Manufacturer’s Performance Packages


Modern vehicle performance packages started around 1954 as an integrated approach to economically improving vehicle acceleration, braking and handling. Ford’s first approach was their cheap Mainline police sedan that was equipped with a slightly larger displacement Mercury V8 engine with a four barrel carburetor, dual exhausts, and the bigger Mercury brakes. These early cop cars introduced the power pack engines for mainstream buyers who had a voracious appetite for speed and driving thrills. Cheap gasoline helped also. I remember the gas wars where we would drive 25 miles to Flint and fill up the family bus for 18 cents a gallon.

Eventually, all the new safety features and comfort conveniences added more weight and the engines ended up larger and thirstier. In a quest for more power, compression ratios got higher, requiring the use of premium and super premium fuels. These were still based on regular production options or RPO’s, and could be ordered by requesting the correct factory code numbers on the order pad.

The demand for engine and vehicle efficiency got so sophisticated in the late 60’s & early 70’s that the car factories had to resort to COPO’s or Central Office Production Orders to control the disposition of rather factory-built race cars. I remember back in 1968 when a brand new Camaro came off the transport truck and the window sticker on the window said RPO Z-28. Somehow, an attached COPO sheet spelled out a competition intake assembly that was placed in the car trunk in a huge, clear plastic bag. This intake manifold had staggered twin four barrel Holley carbs! It was also common on COPO’s to find four wheel disc brakes, off-road handling suspension and header exhaust, bullet-proof transmissions and extremely high axle ratios, making these cars insanely fast and expensive. Such a vehicle’s cost could double with the added options.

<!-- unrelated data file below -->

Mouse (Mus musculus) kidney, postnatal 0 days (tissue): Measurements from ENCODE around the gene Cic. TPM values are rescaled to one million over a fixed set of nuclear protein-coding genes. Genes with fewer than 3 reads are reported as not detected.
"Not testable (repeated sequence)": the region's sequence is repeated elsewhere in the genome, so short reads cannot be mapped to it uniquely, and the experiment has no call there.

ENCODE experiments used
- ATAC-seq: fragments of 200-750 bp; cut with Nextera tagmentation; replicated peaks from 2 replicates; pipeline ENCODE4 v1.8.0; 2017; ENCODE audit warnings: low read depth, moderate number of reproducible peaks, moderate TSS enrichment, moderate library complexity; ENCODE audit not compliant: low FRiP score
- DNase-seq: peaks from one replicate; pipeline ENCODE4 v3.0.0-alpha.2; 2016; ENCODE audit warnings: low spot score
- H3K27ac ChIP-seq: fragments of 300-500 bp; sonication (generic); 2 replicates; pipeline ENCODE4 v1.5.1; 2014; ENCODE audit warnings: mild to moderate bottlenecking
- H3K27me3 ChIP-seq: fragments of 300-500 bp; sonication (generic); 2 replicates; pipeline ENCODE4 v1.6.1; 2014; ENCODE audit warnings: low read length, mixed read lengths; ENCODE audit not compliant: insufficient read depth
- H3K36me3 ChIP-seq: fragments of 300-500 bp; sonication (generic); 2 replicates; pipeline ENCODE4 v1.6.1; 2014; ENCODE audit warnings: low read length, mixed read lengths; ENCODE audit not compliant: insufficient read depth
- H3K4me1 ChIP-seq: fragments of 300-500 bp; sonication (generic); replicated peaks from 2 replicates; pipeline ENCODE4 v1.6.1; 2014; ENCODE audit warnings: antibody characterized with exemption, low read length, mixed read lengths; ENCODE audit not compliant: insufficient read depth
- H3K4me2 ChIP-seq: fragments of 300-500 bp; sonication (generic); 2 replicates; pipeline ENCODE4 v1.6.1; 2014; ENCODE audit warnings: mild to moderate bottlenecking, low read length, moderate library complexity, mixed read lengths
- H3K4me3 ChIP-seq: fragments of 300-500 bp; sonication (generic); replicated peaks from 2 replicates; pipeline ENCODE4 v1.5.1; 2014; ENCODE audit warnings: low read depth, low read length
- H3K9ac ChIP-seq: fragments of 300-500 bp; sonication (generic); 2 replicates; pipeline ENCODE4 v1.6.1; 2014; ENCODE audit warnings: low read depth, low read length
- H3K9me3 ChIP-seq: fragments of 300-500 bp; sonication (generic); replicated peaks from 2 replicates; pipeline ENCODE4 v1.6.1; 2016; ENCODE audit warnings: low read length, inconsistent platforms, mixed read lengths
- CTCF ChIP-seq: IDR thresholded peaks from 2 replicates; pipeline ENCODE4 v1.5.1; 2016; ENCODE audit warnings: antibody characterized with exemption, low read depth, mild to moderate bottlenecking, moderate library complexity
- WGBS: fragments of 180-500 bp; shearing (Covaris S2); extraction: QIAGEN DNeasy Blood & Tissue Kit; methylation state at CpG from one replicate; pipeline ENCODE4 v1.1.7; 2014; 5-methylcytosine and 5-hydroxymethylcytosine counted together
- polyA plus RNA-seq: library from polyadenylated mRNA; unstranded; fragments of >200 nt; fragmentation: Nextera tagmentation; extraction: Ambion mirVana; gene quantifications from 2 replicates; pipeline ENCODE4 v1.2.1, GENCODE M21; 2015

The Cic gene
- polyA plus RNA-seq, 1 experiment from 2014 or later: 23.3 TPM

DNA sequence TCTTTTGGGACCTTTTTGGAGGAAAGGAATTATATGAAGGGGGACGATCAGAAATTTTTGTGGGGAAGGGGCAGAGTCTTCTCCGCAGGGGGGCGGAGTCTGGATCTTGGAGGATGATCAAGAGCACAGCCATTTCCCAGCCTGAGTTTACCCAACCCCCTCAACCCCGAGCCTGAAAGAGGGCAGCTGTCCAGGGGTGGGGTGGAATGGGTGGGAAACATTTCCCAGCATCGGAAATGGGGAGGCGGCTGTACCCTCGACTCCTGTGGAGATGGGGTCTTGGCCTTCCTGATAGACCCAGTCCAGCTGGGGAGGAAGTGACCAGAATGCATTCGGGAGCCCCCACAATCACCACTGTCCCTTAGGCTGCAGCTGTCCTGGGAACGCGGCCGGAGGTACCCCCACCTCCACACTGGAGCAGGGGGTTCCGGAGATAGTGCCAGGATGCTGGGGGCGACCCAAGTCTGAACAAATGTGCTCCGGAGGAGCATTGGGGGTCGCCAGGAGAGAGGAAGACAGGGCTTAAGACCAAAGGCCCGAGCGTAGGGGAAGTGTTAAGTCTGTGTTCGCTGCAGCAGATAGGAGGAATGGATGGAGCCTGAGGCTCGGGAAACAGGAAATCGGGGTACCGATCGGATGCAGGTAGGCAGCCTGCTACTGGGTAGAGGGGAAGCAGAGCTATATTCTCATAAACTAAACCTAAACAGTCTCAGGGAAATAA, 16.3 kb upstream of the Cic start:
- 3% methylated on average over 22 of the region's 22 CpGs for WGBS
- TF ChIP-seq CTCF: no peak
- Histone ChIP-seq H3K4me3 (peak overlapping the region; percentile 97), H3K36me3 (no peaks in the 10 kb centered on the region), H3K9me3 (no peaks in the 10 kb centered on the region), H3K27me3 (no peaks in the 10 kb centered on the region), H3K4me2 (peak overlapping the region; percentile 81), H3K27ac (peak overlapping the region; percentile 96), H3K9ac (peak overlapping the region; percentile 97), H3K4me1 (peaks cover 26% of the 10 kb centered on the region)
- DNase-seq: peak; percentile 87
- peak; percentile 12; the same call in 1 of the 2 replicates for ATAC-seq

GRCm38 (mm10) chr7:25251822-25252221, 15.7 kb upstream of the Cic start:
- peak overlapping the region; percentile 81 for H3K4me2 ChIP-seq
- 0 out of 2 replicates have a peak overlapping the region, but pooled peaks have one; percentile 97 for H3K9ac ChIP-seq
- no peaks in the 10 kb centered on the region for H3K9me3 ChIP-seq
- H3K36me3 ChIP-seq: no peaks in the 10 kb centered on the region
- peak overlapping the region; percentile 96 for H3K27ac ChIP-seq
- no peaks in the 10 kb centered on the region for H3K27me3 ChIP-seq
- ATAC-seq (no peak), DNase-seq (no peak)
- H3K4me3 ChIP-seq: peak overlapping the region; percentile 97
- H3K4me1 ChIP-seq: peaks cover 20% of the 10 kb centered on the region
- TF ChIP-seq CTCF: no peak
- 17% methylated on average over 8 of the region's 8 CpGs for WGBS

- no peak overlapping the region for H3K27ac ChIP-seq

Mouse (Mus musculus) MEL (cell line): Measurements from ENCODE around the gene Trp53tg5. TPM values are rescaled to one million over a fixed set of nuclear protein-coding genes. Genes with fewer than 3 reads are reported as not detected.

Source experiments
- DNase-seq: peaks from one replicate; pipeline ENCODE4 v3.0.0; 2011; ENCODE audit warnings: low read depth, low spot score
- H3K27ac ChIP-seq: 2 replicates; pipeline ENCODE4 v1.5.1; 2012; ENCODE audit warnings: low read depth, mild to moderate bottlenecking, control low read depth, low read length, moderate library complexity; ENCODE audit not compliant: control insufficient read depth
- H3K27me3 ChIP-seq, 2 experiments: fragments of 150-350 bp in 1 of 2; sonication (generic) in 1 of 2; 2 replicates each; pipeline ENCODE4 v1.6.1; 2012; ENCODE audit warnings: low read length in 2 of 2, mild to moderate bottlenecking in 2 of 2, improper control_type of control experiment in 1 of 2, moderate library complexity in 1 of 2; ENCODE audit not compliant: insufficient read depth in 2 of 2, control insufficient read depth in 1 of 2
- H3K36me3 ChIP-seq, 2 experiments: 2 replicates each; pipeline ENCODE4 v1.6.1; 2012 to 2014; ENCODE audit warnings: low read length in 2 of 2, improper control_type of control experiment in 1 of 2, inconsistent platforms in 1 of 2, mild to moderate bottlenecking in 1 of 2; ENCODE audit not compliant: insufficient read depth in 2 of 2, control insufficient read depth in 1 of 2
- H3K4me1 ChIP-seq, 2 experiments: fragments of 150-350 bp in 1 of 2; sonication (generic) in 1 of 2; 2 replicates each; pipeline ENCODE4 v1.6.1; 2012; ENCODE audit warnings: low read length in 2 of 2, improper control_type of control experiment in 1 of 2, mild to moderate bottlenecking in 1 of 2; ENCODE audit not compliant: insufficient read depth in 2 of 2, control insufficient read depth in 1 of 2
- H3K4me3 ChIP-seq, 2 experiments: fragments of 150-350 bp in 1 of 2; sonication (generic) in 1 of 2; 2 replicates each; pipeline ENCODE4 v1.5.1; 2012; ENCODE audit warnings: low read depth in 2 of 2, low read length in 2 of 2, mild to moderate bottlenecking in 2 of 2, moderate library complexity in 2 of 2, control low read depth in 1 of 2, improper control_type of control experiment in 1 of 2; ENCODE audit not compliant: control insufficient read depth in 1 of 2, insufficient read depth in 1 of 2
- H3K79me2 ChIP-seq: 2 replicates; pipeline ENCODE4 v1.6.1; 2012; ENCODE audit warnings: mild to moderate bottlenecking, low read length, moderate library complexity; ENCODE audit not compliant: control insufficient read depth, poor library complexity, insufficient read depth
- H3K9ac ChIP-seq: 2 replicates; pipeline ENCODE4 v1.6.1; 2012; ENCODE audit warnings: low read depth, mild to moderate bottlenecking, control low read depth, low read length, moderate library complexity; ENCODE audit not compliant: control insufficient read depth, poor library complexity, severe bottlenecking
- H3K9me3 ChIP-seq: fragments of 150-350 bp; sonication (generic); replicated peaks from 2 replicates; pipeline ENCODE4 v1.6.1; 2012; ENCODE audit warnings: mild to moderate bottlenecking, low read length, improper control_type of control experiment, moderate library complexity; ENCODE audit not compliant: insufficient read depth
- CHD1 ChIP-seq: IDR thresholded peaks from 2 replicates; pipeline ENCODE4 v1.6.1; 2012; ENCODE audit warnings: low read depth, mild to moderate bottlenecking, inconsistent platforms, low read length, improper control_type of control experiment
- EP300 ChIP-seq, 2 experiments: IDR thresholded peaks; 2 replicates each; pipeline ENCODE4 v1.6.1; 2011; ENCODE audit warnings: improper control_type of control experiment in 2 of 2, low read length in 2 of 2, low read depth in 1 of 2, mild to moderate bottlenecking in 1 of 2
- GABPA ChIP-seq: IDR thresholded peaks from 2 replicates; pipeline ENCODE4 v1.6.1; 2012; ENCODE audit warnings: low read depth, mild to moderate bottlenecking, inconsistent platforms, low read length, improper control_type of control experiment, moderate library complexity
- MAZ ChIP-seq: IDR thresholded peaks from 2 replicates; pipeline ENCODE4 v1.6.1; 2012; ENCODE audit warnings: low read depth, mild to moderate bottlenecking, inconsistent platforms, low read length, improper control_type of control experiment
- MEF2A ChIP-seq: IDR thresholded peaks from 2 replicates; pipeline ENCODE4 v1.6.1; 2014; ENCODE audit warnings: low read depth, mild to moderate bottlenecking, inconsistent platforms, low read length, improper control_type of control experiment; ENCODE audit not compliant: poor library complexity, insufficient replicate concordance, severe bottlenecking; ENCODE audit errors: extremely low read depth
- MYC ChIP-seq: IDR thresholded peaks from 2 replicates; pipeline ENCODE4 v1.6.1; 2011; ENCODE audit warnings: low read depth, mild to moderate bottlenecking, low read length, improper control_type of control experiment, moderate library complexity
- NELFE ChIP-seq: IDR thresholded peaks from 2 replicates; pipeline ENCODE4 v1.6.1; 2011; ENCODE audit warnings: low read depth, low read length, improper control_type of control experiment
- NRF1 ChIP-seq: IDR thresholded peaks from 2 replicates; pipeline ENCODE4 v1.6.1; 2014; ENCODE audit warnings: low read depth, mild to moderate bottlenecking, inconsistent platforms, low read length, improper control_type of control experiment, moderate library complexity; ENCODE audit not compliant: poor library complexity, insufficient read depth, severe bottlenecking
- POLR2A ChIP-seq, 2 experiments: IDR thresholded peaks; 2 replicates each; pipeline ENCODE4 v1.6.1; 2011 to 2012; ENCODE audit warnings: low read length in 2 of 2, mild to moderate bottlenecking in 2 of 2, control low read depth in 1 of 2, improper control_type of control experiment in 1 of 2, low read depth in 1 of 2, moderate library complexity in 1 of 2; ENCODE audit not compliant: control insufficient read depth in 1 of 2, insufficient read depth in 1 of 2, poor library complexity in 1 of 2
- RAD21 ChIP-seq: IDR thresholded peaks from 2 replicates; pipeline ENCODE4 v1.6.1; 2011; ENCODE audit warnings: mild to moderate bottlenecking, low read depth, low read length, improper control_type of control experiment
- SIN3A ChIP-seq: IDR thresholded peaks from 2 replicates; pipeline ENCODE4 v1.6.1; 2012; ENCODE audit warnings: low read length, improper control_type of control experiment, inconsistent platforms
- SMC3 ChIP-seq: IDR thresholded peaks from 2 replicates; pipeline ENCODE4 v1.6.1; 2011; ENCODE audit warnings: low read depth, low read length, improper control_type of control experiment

Whew! Until next time,
Sam Slick

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